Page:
Friday, September 17, 2010
The other shoe. Friday, Sept. 17, 2010.
“There cannot be a crisis today; my schedule is already full.” –Henry Kissinger
I just got off the phone with a colleague who is terribly upset. Her son, who’s only in his mid-40s, is having emergency quadruple bypass surgery tomorrow. A couple of days ago, one of my coworkers became a grandmother to a baby born two months premature.
Last week, another coworker was in her second car accident in as many months; neither was her fault. And yet another coworker is losing the home she and her family lived in for 20 years because their mortgage payment became unaffordable. She and her husband, their five children, a grandchild and three dogs need to find a place to live, pronto.
There will be crises in our lives; of that we can be sure. We won’t know what or when, but they will occur. But for people who suffer from a mental illness, any crisis is like a double-whammy. We already feel anxious and depressed, sometimes even when things are going well. That’s our “default.”
So where are our energy reserves to deal with the big things? If our emotions are already in a bad way, what will we do when the other shoe falls?
I love the advice of so many books and websites that tell people with depressive and anxiety disorders to “reduce stress.” I can’t wrap my mind around that one. Who has an extra share of stress they can just freeze off like an ugly wart and flush down the john?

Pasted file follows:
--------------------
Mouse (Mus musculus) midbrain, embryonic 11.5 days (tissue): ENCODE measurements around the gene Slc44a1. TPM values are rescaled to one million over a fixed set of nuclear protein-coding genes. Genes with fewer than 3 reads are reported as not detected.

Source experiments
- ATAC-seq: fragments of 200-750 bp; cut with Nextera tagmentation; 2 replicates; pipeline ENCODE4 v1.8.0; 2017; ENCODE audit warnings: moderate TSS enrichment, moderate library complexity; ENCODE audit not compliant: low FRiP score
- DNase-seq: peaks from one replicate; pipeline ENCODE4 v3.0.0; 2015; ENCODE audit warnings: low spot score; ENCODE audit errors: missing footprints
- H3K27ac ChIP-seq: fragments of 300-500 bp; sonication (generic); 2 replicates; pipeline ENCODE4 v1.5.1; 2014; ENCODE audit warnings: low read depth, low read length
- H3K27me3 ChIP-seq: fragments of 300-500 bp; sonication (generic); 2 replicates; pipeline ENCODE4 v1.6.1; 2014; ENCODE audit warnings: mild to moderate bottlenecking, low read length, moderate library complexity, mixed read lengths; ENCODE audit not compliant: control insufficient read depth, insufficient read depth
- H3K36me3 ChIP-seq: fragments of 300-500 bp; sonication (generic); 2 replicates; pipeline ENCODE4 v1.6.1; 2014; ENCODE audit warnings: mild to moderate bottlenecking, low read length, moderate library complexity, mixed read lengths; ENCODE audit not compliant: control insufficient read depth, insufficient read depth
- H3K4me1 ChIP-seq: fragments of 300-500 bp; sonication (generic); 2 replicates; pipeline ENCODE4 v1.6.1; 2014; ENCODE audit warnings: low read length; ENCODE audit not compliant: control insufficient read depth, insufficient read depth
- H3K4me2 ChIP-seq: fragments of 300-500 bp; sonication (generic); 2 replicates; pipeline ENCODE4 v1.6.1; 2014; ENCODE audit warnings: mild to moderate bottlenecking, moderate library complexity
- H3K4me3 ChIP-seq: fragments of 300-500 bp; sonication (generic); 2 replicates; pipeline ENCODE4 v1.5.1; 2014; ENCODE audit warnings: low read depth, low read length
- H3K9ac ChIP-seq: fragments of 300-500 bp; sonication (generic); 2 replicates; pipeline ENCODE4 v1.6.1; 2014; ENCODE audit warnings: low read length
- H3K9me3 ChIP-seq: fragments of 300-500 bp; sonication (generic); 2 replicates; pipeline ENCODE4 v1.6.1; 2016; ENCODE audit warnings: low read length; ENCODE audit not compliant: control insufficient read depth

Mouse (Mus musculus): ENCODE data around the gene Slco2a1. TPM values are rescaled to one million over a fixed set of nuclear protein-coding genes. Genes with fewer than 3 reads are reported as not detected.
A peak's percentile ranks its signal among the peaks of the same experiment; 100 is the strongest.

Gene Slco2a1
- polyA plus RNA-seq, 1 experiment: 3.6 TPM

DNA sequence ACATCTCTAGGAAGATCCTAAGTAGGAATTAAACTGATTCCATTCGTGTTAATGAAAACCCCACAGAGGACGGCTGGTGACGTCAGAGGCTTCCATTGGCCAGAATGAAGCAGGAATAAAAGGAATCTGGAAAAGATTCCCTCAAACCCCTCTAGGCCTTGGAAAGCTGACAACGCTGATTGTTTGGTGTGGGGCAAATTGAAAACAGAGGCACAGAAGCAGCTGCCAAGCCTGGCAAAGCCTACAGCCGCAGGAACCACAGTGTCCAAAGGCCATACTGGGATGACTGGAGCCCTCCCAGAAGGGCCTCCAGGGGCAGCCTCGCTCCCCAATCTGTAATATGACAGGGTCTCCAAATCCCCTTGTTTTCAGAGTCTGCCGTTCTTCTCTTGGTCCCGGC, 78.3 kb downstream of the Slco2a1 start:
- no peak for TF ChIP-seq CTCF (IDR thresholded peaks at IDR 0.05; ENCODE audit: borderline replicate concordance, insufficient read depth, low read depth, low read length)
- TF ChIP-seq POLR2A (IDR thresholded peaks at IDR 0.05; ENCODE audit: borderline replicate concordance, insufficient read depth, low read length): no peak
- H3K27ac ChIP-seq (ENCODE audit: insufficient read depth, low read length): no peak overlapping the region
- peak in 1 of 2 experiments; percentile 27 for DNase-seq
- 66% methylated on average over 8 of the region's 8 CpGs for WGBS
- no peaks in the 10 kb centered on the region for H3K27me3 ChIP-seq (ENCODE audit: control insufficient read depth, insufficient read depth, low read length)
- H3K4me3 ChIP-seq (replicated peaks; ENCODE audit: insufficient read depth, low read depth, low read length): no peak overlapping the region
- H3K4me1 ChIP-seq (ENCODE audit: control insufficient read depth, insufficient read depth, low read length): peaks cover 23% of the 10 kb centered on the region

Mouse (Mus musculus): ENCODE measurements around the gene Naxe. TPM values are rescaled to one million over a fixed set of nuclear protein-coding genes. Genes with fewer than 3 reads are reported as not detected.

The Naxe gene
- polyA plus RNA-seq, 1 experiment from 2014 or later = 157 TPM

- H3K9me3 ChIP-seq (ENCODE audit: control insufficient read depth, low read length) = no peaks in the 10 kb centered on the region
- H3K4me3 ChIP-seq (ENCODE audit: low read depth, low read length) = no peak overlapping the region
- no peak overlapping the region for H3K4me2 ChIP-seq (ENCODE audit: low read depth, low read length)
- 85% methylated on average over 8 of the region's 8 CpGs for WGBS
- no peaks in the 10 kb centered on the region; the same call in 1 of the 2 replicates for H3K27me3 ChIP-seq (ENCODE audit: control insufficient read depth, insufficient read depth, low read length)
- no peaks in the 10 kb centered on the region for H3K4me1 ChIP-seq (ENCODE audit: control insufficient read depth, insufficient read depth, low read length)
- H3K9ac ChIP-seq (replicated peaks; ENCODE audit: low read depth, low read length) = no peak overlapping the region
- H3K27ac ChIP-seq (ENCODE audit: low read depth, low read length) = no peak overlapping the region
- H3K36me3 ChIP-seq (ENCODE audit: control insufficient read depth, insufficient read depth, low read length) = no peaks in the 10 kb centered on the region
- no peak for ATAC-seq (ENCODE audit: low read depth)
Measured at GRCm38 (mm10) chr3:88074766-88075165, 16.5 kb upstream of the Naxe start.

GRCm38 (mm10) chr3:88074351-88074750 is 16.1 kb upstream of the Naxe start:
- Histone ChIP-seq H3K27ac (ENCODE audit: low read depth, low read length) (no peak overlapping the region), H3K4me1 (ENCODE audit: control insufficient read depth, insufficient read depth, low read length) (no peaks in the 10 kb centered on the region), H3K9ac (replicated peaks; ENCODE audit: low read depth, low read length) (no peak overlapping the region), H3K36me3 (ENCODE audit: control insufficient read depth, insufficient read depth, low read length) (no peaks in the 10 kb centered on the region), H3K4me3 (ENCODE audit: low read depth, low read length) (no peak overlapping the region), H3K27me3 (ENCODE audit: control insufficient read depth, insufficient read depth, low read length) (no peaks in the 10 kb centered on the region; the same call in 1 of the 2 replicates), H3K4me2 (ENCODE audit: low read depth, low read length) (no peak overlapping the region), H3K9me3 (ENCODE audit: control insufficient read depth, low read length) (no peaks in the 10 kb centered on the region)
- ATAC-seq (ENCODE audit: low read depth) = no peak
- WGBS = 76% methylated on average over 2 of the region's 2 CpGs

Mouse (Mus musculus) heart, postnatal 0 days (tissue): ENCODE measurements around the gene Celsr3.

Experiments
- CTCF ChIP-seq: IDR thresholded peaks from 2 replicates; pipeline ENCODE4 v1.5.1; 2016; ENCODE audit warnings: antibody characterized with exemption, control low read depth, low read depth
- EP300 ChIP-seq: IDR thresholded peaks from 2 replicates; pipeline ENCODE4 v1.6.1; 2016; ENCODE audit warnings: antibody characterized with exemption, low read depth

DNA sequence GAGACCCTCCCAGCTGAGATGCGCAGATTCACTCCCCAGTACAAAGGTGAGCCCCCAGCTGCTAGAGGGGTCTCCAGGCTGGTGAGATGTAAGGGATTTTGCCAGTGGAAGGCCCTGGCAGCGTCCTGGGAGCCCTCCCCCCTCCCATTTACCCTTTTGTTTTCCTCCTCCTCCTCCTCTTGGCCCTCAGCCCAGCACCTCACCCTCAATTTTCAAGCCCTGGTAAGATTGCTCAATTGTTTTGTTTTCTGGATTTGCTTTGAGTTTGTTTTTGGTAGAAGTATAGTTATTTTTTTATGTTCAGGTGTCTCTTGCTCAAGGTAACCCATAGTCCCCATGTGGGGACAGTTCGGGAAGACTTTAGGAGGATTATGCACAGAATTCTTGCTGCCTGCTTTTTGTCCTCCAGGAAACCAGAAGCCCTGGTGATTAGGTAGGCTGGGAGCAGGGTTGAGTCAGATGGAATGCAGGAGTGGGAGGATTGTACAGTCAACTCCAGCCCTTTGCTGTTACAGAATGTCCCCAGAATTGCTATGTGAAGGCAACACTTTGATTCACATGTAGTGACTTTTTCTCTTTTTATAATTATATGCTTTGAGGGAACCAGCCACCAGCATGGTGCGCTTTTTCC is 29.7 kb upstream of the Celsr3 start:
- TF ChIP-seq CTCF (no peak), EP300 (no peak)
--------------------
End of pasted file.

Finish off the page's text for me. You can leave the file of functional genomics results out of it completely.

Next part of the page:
Who can tell their boss to make their work environment a little more peaceful? Or prevent their kids from being kids, or their mothers-in-law from being mothers-in-law?
And let’s say I can do those things. What’s to prevent the unforeseeable? My biggest concerns are around my job and finances. But what happens if my husband has a heart attack? If my mother’s cancer comes back?
I feel so brittle. I never handled crisis particularly well, but nowadays, I feel like I will shatter into a thousand pieces if something goes wrong. I feel like the top layers of my skin have been peeled off, leaving the raw nerves exposed.
It’s a scary feeling, being so vulnerable. I wish I could surround myself with a magical bubble-wrap that would prevent any disaster from hitting me or my family. Because when spilling a glass of fruit juice on the kitchen floor makes you sob for an hour, you get really fearful about how you’ll handle the big stuff.